With a salary of 150 rupees, it was happenstance that Ravi stumbled upon a camera shop on his little adventure to find colourful clothes at Chennai’s Burma Bazaar in the quaint and rustic Moor Market. After what felt like the bargain of a lifetime, and a frustrated shopkeeper’s attempt to make some money that one fine day, Ravi parted with a camera at a solid 150 rupees, the entirety of his salary. With no new clothes bought, but a camera in their place, he still remembers protecting it by wrapping it within his clothes. His motivation to stop that day and make this purchase goes back to him seeing his mother’s out-of-focus photograph—a picture that didn’t even reveal her face enough.


The following month, as curiosity got the better of him, Ravi explored the nuances of his camera. With his next paycheck, he got a book on photography from Connemara, along with a Tamil to English translator to help him learn. From here on, watching multiple films to self-learning photography and overexposing reels by mistake in the process, Ravi’s journey to becoming the master cinematographer that he is today, began.

I’ve wondered how much love played a part in his life, much like it would in any artist’s—ebbing and flowing mercilessly in its wake, Ravi indulged us by disclosing charming little details about his wife, “My wife, my then-girlfriend, wrote me my first letter. It was very warm, very endearing—it was made of all the things that your parents would write in a letter: eat-wells and take-cares. She’s been and continues to be my biggest support system.” It was during their notably challenging phase of coming together to marry (considering family disapproval and such), that Ravi recalls planning his life one deeply introspective night in a starry Pondicherry balcony.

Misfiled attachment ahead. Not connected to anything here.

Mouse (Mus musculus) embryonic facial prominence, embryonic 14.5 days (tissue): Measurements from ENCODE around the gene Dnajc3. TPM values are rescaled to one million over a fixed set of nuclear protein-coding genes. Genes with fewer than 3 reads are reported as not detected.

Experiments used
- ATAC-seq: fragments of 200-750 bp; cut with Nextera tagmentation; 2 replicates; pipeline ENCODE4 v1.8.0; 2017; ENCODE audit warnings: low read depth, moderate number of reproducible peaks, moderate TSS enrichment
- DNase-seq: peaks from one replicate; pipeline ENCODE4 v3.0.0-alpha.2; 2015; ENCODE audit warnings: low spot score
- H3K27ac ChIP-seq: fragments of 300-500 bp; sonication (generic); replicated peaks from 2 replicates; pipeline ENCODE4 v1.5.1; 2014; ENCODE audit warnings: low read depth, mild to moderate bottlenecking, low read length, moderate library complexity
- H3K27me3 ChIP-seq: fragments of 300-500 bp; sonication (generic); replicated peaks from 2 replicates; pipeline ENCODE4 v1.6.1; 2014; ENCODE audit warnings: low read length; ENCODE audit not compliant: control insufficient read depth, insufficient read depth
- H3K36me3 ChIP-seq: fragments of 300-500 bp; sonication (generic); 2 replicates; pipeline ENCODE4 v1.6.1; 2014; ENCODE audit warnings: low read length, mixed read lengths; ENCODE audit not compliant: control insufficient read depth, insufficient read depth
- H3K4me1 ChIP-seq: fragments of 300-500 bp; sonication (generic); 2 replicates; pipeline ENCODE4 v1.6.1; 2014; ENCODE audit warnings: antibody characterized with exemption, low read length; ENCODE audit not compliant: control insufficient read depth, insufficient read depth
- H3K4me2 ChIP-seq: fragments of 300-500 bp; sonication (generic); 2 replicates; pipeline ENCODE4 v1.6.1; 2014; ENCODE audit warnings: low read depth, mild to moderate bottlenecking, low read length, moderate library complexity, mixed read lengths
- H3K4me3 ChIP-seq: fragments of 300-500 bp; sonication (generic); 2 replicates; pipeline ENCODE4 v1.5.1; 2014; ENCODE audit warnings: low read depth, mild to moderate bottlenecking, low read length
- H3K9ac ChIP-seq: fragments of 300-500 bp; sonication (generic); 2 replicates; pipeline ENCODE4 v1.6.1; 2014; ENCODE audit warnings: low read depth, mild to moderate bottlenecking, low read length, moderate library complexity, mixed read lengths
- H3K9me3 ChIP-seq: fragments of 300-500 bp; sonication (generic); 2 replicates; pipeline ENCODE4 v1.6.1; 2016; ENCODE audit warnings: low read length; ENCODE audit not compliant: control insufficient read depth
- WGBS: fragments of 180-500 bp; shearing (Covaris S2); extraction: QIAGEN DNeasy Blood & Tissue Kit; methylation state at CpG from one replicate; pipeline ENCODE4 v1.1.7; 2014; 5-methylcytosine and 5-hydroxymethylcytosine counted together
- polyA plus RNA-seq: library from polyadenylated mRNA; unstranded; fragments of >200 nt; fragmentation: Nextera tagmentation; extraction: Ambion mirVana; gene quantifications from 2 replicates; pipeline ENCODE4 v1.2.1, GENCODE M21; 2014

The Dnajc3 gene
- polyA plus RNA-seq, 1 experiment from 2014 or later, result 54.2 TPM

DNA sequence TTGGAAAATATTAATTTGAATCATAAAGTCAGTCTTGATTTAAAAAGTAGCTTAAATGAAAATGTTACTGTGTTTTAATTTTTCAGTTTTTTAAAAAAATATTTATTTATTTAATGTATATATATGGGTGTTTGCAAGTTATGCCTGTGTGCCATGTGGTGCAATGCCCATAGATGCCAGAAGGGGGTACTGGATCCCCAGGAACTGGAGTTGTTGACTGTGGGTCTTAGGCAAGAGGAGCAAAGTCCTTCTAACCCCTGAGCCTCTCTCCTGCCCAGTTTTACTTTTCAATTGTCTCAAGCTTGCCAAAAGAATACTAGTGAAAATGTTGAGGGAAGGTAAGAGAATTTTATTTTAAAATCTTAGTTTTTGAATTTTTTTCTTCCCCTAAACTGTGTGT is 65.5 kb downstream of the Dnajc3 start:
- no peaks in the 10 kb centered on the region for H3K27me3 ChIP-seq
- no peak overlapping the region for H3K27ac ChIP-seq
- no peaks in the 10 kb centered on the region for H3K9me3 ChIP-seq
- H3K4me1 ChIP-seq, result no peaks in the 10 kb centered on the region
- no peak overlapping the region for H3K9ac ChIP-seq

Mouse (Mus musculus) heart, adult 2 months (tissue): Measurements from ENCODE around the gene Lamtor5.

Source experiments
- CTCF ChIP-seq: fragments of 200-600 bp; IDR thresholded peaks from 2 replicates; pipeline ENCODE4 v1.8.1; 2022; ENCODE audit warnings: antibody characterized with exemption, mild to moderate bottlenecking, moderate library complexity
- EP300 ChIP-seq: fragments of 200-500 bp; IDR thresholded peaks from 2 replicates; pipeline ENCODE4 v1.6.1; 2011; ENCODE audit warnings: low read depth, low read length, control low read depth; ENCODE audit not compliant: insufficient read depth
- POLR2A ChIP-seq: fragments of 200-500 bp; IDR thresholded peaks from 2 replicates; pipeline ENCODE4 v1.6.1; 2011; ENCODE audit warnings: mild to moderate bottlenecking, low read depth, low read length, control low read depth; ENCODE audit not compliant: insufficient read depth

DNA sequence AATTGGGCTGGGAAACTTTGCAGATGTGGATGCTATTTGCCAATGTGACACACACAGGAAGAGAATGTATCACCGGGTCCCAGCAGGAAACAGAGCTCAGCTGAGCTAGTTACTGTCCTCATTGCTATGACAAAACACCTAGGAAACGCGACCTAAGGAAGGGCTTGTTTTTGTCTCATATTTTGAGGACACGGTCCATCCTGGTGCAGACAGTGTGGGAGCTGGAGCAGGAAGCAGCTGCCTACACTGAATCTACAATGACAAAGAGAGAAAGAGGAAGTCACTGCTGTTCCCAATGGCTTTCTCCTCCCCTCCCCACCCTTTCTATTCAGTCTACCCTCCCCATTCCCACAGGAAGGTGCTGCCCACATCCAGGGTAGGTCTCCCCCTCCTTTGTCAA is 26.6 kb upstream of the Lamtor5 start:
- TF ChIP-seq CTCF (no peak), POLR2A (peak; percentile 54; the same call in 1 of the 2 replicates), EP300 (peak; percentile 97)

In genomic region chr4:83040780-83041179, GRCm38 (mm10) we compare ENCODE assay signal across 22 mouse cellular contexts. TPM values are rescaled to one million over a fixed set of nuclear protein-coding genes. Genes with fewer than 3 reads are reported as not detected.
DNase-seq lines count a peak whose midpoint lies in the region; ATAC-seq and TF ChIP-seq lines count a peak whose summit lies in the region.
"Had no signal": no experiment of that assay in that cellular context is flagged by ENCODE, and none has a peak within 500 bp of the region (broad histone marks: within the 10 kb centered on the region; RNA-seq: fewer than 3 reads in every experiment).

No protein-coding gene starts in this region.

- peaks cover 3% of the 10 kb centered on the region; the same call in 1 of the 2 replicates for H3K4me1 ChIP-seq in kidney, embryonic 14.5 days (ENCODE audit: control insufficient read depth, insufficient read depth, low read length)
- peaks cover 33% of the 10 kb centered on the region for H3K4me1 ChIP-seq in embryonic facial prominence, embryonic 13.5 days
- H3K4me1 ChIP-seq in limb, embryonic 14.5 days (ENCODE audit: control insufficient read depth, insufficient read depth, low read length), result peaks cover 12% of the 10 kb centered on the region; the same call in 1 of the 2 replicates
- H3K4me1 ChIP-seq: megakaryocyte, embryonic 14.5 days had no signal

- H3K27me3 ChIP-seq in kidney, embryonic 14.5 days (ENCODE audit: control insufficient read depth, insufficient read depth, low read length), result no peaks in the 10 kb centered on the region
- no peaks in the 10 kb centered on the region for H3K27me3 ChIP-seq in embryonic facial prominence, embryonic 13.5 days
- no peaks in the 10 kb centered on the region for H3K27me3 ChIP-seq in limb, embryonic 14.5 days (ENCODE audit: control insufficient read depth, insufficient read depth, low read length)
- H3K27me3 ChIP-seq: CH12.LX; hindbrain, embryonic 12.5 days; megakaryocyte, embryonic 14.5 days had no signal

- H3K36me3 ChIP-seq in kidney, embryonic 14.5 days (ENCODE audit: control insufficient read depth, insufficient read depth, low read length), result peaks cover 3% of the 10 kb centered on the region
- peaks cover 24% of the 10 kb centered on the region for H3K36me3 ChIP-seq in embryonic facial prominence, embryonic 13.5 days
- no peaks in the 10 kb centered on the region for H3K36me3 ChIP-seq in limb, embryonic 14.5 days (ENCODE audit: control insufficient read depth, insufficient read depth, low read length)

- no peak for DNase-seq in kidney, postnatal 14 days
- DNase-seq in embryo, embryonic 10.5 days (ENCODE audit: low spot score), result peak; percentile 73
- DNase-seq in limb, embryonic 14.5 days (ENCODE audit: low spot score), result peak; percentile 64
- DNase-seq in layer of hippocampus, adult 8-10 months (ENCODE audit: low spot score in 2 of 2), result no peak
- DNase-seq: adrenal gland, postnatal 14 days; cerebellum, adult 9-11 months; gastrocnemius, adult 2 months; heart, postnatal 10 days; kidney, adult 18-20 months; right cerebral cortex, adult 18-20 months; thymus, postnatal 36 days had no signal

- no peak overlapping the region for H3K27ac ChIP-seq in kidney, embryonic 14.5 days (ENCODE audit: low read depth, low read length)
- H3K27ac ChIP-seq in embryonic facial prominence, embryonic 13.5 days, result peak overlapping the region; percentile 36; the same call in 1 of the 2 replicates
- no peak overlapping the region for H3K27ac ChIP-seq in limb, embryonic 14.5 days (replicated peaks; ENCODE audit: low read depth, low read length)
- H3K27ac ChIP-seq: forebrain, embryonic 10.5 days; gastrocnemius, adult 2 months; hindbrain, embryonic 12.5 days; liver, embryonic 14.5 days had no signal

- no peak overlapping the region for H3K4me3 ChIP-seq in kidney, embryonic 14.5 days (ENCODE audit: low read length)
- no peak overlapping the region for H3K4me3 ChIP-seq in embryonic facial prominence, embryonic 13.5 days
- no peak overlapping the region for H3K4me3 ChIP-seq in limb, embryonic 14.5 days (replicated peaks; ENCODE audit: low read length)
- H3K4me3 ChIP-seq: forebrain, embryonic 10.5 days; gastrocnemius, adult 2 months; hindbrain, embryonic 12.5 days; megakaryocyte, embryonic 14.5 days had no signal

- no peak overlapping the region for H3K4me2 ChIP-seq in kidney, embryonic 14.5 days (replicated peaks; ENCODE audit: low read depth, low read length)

Six months from then, he landed his first opportunity as a cinematographer.  







Wherever the light goes, art follows

Venturing into techniques, what makes his practice and creative process, Ravi talks about the realities of shooting on the ground, and the philosophies of expectations and adapting to each day as it comes, “Art is collective. It’s not an individual’s job. I read the story like the audience would. A lot of things do change at the location. Light will change, the weather will change. What’s important is being ready to adapt to what the day has to offer.”

Pointing to the room full of people, including myself, the editor, our photographer ensemble, and the creative head, Ravi elaborates, “Everyone is lit differently. Everyone here has a different light on them, you have a certain mood on you, he has a different mood. Every moment and capture of light is very important. There’s magic in it. I learned this from experience. There never is such a thing as bad light.”


Continuing his thought, Ravi talks about light in a way I’ve never heard of before. To him, a particular scene in a film is not consistent with the other, “One scene will have everything. You can’t really make that out as you watch. I’ve wondered why people enjoy certain visuals. I realized it’s because one visual to another is not the same. There are new things to see, new perspectives. The light never changes, but each face in a scene does. I can change the camera by 360 degrees if I want to, but I’d never change the light.”

Ravi makes his final case on the superiority of light in its natural form, in its innate behavior. So much so, it felt like he was talking about a best friend, a lover, a person of utmost reverence.

At that moment, I would be lying if I said I didn’t believe this photon-made entity was a person walking amongst us, “People may think I’m mad, but light speaks with me. When I fix the camera, the light tells me to move the camera a certain way as needed. People say the most valuable language is silence. For me the most valuable language is that of light,” says Ravi.  

On inspirations and growth in cinema